11 is a prime number, divisible by only itself and 1. If you add its digits, 1 + 1, you get 2. 11 + 2 = 13, another prime number. And 13 + (1 + 3) = 17, a third prime number. And there it ends, because 17 + (1 + 7) = 25 = 5 x 5. I call (11, 13, 17) kangaroo primes, because one jumps to another. In base 10, the record for numbers below 1,000,000 is this:

6 primes: 516493 + 28 = 516521 + 20 = 516541 + 22 = 516563 + 26 = 516589 + 34 = 516623.

In base 16, the record is this:

8 primes: 97397 = 17,C75[b=16] + 32 = 97429 = 17,C95[b=16] + 34 = 97463 = 17,CB7[b=16] + 38 = 97501 = 17,CDD[b=16] + 46 = 97547 = 17,D0B[b=16] + 32 = 97579 = 17,D2B[b=16] + 34 = 97613 = 17,D4D[b=16] + 38 = 97651 = 17,D73[b=16].

Another kind of kangaroo prime is found not by adding the sum of digits, but by adding their product, i.e., the result of multiplying the digits (except 0). 23 + (2 x 3) = 29. 29 + (2 x 9) = 47. But 47 + (4 x 7) = 75 = 3 x 5 x 5. So (23, 29, 47) are kangaroo primes too. In base 10, the record for numbers below 1,000,000 is this:

9 primes: 524219 + 720 = 524939 + 9720 = 534659 + 16200 = 550859 + 9000 = 559859 + 81000 = 640859 + 8640 = 649499 + 69984 = 719483 + 6048 = 725531.

But what about subtraction? For a reason I don’t understand, subtracting the digit-sum doesn’t seem to create any kangaroo-primes in base 10. But 11 in base 8 is 13 = 1 x 8^1 + 3 x 8^0 and 13[b=8] – (1 + 3) = 7. In base 2, this sequence appears:

1619 = 11,001,010,011[b=2] – 6 = 1613 = 11,001,001,101[b=2] – 6 = 1607 = 11,001,000,111[b=2] – 6 = 1601 = 11,001,000,001[b=2] – 4 = 1597.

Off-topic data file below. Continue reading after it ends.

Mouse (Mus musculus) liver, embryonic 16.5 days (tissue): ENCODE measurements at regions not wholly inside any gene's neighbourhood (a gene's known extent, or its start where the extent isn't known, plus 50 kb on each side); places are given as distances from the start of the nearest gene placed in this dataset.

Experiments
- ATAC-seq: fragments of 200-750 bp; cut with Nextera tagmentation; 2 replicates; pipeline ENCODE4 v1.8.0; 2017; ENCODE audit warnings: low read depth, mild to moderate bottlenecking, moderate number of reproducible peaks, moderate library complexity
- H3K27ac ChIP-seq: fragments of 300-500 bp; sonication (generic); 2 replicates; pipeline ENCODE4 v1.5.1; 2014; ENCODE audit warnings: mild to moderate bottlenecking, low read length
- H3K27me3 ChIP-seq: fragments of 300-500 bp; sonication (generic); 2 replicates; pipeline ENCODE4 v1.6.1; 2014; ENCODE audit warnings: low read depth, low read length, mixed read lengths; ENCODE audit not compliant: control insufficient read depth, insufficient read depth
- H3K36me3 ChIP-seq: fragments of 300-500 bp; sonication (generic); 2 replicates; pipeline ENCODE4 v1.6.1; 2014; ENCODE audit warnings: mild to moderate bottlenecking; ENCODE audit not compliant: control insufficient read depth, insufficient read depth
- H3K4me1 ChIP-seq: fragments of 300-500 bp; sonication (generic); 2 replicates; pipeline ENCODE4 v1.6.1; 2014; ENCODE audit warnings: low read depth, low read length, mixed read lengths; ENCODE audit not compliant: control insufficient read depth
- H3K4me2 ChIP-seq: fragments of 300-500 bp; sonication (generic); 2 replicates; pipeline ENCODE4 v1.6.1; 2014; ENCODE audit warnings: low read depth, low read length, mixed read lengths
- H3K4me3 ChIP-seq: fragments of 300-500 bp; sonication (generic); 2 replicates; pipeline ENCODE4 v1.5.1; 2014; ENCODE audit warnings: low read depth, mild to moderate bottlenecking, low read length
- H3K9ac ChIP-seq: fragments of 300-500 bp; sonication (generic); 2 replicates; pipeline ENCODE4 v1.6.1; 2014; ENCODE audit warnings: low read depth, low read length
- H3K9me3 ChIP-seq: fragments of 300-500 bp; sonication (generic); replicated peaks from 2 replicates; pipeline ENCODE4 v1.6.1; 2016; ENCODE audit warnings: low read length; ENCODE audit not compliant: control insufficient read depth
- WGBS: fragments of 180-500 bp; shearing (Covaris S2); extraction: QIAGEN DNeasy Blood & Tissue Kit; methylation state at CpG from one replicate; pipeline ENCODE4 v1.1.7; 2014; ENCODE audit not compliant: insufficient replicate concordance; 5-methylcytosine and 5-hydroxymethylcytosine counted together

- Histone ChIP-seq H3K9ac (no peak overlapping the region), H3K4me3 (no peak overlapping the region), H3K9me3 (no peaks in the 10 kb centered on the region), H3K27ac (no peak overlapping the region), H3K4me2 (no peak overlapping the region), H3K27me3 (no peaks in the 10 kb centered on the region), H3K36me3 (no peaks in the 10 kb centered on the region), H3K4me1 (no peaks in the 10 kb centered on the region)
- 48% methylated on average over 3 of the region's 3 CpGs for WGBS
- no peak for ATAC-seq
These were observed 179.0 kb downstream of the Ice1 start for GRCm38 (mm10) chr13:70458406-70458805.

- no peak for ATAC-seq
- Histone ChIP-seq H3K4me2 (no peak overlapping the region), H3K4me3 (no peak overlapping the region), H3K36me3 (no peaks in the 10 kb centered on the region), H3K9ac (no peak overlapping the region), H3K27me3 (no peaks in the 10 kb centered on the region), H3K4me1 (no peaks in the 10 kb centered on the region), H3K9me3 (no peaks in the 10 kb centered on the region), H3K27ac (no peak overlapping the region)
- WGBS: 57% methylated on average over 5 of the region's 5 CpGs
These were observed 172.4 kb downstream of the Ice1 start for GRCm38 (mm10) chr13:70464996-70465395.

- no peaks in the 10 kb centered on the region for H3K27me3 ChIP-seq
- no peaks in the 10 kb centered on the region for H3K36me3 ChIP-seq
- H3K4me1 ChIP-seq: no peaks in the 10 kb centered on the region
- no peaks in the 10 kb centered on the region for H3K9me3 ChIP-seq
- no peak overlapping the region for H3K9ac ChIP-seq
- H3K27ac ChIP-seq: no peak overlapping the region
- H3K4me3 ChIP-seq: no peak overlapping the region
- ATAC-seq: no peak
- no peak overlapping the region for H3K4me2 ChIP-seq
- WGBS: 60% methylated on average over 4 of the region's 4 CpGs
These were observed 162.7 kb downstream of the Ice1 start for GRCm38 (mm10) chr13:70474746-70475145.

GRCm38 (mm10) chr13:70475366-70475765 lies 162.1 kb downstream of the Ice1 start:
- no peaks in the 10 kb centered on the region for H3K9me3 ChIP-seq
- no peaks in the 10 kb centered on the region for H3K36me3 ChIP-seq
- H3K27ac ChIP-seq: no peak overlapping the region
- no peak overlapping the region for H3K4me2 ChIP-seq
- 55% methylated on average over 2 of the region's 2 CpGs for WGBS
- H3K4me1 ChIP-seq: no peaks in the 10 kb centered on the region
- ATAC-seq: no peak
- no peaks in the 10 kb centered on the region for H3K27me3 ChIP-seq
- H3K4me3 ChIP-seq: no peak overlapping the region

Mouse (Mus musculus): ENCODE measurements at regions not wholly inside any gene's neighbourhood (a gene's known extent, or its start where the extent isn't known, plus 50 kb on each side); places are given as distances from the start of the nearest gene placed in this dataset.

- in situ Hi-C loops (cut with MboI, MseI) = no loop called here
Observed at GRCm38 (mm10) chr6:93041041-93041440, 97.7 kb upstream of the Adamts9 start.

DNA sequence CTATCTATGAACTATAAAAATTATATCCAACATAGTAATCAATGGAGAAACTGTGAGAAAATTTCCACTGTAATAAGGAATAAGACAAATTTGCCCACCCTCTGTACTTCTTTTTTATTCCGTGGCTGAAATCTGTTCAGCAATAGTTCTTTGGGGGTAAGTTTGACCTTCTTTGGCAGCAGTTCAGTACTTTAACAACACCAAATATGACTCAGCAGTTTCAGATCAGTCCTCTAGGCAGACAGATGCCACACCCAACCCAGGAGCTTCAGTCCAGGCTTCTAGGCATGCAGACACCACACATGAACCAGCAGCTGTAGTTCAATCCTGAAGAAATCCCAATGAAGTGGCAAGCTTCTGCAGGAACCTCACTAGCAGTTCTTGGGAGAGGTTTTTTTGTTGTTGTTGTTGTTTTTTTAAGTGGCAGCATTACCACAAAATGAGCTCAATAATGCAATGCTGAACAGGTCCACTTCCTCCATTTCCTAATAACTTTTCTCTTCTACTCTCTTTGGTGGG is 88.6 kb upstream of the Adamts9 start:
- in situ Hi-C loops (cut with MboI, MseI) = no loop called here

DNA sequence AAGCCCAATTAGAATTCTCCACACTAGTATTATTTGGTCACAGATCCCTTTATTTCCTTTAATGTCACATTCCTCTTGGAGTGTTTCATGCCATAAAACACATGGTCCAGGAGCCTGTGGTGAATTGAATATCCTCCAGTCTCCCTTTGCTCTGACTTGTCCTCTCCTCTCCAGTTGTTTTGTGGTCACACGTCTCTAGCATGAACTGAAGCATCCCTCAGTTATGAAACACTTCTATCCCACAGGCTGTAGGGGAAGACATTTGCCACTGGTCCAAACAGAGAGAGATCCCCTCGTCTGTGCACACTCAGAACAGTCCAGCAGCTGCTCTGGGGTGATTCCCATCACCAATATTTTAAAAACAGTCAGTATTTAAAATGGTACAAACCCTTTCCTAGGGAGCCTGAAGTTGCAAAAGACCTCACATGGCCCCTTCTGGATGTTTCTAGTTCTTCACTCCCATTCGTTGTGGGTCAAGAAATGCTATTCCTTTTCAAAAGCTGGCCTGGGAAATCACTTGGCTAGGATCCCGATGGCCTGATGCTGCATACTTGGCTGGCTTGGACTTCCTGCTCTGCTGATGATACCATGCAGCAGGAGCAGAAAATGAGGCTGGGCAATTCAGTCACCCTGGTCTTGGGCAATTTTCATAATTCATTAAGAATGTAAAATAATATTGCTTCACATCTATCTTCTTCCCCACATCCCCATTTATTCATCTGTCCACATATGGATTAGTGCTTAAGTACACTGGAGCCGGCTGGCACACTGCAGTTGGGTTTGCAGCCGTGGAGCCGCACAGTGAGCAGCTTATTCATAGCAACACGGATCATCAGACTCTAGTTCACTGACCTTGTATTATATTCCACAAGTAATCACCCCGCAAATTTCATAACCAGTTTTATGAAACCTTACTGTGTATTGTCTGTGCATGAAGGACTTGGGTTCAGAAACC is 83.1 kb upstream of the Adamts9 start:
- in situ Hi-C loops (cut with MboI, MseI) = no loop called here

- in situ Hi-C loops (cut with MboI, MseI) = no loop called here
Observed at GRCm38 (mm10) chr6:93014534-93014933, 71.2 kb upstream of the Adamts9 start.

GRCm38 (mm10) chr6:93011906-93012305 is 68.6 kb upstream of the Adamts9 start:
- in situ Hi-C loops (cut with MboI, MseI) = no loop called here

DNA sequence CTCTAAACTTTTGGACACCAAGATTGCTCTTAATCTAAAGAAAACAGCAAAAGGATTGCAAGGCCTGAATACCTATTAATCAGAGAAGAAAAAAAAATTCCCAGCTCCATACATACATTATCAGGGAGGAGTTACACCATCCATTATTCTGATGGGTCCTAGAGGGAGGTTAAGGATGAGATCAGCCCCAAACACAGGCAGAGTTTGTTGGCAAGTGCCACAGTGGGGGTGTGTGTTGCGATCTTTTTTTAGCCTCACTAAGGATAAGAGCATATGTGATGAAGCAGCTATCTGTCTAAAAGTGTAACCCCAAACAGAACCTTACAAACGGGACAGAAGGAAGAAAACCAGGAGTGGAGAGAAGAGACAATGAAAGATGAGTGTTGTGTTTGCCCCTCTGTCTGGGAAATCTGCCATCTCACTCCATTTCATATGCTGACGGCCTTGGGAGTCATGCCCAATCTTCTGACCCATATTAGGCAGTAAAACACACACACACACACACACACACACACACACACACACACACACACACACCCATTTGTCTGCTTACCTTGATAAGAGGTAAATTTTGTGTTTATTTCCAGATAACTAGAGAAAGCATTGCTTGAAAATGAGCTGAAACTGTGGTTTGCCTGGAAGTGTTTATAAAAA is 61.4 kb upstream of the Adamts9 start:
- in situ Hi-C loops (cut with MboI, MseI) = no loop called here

However, subtracting the digit-product creates kangaroo-primes in base 10. For example, 23 – (2 x 3) = 17. The record below 1,000,000 is this (when 0 is found in the digits of a number, it is not included in the multiplication):

7 primes: 64037 – 504 = 63533 – 810 = 62723 – 504 = 62219 – 216 = 62003 – 36 = 61967 – 2268 = 59699.

Base 2 also provides examples of addition/subtraction pairs of kangaroo-primes, like this:

3 = 11[b=2] + 2 = 5 = 101[b=2] | 5 = 101[b=2] – 2 = 3

277 = 100,010,101[b=2] + 4 = 281 = 100,011,001[b=2] | 281 – 4 = 277

311 = 100,110,111[b=2] + 6 = 317 = 100,111,101[b=2] | 317 – 6 = 311

In base 10, addition/subtraction pairs are created by the digit-product, like this:

239 + 54 = 293 | 293 – 54 = 239
563 + 90 = 653 | 653 – 90 = 563
613 + 18 = 631 | 631 – 18 = 613
2791 + 126 = 2917 | 2917 – 126 = 2791
3259 + 270 = 3529 | 3529 – 270 = 3259
5233 + 90 = 5323 | 5323 – 90 = 5233
5297 + 630 = 5927 | 5927 – 630 = 5297
6113 + 18 = 6131 | 6131 – 18 = 6113
10613 + 18 = 10631 | 10631 – 18 = 10613
12791 + 126 = 12917 | 12917 – 126 = 12791

You could call these boxing primes, like boxing kangaroos. The two primes in the pair usually have the same digits in different arrangements, but there are also pairs like these:

24527 + 560 = 25087 | 25087 – 560 = 24527
25183 + 240 = 25423 | 25423 – 240 = 25183
50849 + 1440 = 52289 | 52289 – 1440 = 50849

# Summer-Climb Views

Simple things can sometimes baffle advanced minds. If you take a number, reverse its digits, add the result to the original number, then repeat all that, will you eventually get a palindrome? (I.e., a number, like 343 or 27172, that reads the same in both directions.) Many numbers do seem to produce palindromes sooner or later. Here are 195 and 197:

195 + 591 = 786 + 687 = 1473 + 3741 = 5214 + 4125 = 9339 (4 steps)

197 + 791 = 988 + 889 = 1877 + 7781 = 9658 + 8569 = 18227 + 72281 = 90508 + 80509 = 171017 + 710171 = 881188 (7 steps)